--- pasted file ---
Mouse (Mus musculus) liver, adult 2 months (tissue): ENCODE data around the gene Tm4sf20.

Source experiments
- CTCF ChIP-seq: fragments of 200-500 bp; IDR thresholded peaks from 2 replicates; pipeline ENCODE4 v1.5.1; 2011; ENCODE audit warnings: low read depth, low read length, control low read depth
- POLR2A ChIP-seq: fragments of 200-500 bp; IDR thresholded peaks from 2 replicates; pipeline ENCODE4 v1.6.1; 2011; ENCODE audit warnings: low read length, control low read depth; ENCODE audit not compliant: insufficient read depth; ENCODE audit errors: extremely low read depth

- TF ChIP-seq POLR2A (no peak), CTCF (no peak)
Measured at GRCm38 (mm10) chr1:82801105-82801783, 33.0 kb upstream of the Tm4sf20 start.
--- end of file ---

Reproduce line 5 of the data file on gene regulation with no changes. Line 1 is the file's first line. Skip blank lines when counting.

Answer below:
- TF ChIP-seq POLR2A (no peak), CTCF (no peak)